As Tom Wasserman says, we’ve known it was a forgery for years now, but now the verdict is final.
It’s fair to say I’ve been in a foul mood over Doctor Who for a long time now. After enduring the shower of piss that was The Stolen Earth/Journey’s End, and then the tedious dross meant to tide us over until the arrival of season five (the “special” episodes spread out over 2009), I was wondering if I would ever feel the magic again. I’ve been feeling it this season, and as magic is supposed to be received: like a child (cf. Mk 10:15/Mt 18:3/Lk 18:17). Steven Moffat knows children, how to cast them, and what buttons to push to make their fears become ours. The season is shaping up to be a dark fairy-tale like Alice’s Adventures in the TARDIS. At the same time, I was somewhat let down by The Beast Below for failing to deliver the goods promised in the opening sequence of the story.
And what an opening sequence it is. Moffat immerses us right away in the unsettling world of the Starship U.K. from a classroom child’s perspective. Timmy gets a bad grade and is banished from using the elevators to get home, but he takes one anyway. What happens inside is horrifying: a video starts playing of a young girl reciting ominous poetry, warning to “expect no love from the beast below”; the Smiler on the opposite wall spins its head 180 degrees, facing out a hideous contortion of demonic rage (see upper right photo); and the elevator floor slides open to reveal a hellish pit below. As he falls, Timmy’s screams are reminiscent of those of the victims in Gridlock and Planet of the Ood — perfect segues into the sting and thundering Doctor Who music, promising a roller-coaster ride of terror ahead.
That ride doesn’t come, however. The Smilers may be scary looking, but it never goes beyond looks. They don’t kill anyone and are way too easily disposed of by Her Majesty, the cavalierly pistol-slinging Liz Ten. In fact, in this story — and in what is becoming an alarming trope in Moffat scripts — “everyone lives”. For all of Moffat’s brilliance in serving up the scares, he has as an astounding aversion to killing off significant characters. This is something classic Who was never squeamish about. Moffat did give us tragedy in two stories, The Girl and the Fireplace (Madame de Pompadour) and Blink (Kathy Nightingale and Billy Shipton), naturally his best to date. Silence in the Library/Forest of the Dead would have been as good if not for the afterlife scenario which trivialized River Song’s sacrifice. In The Beast Below no one comes to any harm at all, and frankly, after the opening sequence, we never feel like anyone is in much jeopardy.
Though to be fair, that is somewhat the point, because the Smilers ultimately serve the Queen without her knowing why or how. The beast below is the true victim, a starwhale held captive and tormented so that it will keep ferrying the ship through space. The British people are victims of their own decisions more than anything, made every five years in the voting booths. Videotapes explain that Starship U.K. runs not on engines but by harnessing the power of a tortured starwhale, and each person votes either to forget this horrible truth and live on in ignorance, or protest the truth — which, with enough votes, will supposedly put an end to the beast’s suffering (and leave Britain stranded among the stars), but in fact gets the voter fed to the whale below. (The Doctor and Amy landing in the beast’s mouth, drenched in putrid feculence, is a priceless scene.) But the brilliant twist comes at the end, when it is revealed that the beast doesn’t even need to be tortured to carry the starship. It began doing so voluntarily, as the last of its kind unable to bear the screaming of Earth’s children dying from the solar flares. It loves children and refuses to harm them, meaning that all children who have fallen into the pit are still alive. That’s a cop-out, mind you, but at least feeds into a certain theme of the story.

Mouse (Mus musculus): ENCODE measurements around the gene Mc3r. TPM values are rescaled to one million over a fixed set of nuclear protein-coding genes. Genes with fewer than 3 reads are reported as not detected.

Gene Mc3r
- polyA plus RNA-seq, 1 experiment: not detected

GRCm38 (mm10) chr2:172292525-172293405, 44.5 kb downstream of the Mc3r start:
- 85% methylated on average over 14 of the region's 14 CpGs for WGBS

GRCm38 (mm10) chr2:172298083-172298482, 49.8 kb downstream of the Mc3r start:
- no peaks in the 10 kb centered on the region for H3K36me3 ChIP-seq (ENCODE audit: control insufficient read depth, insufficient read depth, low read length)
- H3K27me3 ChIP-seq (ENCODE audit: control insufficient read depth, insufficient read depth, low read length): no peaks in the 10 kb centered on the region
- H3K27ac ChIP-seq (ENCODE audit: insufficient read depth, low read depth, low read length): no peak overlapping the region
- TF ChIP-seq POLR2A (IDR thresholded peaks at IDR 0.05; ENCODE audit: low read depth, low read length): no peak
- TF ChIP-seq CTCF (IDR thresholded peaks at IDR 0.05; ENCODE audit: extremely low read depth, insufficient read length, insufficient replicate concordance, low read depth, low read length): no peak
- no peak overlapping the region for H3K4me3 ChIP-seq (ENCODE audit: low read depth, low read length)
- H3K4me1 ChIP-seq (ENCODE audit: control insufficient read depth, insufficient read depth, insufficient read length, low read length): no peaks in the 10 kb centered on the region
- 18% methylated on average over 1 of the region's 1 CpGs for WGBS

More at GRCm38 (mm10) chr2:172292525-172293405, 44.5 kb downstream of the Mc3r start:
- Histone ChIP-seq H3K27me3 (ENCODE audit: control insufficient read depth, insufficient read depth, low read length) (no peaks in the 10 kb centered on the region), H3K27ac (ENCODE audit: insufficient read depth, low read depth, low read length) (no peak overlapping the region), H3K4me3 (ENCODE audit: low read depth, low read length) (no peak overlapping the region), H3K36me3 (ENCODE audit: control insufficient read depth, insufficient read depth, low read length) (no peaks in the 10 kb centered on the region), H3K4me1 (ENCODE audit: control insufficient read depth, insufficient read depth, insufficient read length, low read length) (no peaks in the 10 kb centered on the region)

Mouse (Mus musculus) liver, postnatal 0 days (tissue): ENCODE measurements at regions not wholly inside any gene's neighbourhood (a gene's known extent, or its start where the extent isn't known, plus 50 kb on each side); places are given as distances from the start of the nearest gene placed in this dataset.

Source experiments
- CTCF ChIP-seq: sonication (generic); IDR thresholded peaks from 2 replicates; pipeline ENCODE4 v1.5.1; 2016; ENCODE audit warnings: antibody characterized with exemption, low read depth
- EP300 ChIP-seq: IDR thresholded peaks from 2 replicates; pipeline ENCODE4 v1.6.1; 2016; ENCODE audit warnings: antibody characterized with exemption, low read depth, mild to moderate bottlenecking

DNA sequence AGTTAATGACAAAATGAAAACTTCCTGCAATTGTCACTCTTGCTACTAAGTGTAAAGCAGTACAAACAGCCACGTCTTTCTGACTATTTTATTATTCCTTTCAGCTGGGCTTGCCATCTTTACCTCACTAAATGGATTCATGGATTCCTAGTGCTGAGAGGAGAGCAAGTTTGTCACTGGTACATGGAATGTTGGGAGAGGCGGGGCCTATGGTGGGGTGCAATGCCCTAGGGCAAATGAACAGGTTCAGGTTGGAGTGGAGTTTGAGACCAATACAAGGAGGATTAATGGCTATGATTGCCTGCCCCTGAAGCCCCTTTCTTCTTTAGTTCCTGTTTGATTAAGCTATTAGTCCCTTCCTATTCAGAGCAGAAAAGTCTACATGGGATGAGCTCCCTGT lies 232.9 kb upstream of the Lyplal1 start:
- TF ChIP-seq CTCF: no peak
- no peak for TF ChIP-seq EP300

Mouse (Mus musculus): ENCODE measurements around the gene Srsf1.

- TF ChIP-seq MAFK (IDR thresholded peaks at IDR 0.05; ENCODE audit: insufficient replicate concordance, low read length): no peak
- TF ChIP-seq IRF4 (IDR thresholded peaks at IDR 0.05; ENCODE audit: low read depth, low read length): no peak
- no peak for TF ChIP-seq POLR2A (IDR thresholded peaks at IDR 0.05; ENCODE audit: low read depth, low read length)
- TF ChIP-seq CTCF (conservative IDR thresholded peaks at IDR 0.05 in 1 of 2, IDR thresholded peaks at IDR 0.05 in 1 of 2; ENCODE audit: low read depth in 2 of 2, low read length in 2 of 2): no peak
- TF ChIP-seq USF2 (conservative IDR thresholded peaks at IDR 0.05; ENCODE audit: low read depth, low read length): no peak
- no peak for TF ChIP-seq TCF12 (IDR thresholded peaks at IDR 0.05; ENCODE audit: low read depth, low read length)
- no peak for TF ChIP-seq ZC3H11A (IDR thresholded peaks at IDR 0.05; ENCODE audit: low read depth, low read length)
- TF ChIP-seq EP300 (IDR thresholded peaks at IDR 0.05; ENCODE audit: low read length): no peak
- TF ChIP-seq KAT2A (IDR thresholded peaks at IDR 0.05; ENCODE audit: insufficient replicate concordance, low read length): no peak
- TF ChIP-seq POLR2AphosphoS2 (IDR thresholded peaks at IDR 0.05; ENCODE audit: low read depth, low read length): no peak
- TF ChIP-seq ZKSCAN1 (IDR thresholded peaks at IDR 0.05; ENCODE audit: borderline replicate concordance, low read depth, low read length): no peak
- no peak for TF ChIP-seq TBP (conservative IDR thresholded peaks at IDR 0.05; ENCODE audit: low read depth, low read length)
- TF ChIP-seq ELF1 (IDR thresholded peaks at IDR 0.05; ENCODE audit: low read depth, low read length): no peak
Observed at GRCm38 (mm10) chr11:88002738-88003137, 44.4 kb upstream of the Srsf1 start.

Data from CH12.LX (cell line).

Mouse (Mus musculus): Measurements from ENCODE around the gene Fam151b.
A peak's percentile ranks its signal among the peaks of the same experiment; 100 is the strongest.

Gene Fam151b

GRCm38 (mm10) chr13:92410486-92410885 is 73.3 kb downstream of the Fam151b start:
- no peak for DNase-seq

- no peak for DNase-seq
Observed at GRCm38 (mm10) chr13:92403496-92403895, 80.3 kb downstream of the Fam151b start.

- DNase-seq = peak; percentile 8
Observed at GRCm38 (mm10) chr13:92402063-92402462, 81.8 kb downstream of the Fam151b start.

For The Beast Below works on two levels, one as a political fable about society kept in ignorance, if democratically by their own choice, and two as a metaphorical commentary on the Doctor’s nature. The last of the starwhales allows Amy to understand the Doctor better, and more polysemously, than previous companions. The way Moffat milks a philosophical purpose out of the whale like this will undoubtedly offend some viewers as crass, but I actually think it works well; the end revelation plays authentically.
And the best part of this revelation is that it is indeed Amy, not the Doctor, who ends up saving the day. She sees the similarities between Time Lord and beast — both the last of their kind, both committed to helping others out of an alien compassion — while the Doctor is caught up in helpless fury as he works to destroy the whale on humanity’s behalf. Smith conveys contemptuous arrogance remarkably well, as he lambastes Amy for trying to spare him making the difficult choice, culminating in his frustrated holler of rage, “Nobody talk to me! Nobody human has anything to say to me today!” This puts us immediately in mind of the brusk and ineffectual Ninth Doctor, who so often (70% of the time) was more a problem than a solution. This flawed aspect of the Time Lord is something we haven’t seen in a while; the Tenth Doctor was more a self-mythologizing superhero (we got an exceptional dose of his fallibility in Midnight). If the opening sequence is the best part of the story, the epilogue is a close second: the Doctor tells Amy, “You could have killed everyone on this ship,” and she replies, on near equal footing, “And you could have killed a starwhale.” Welcome Amy Pond.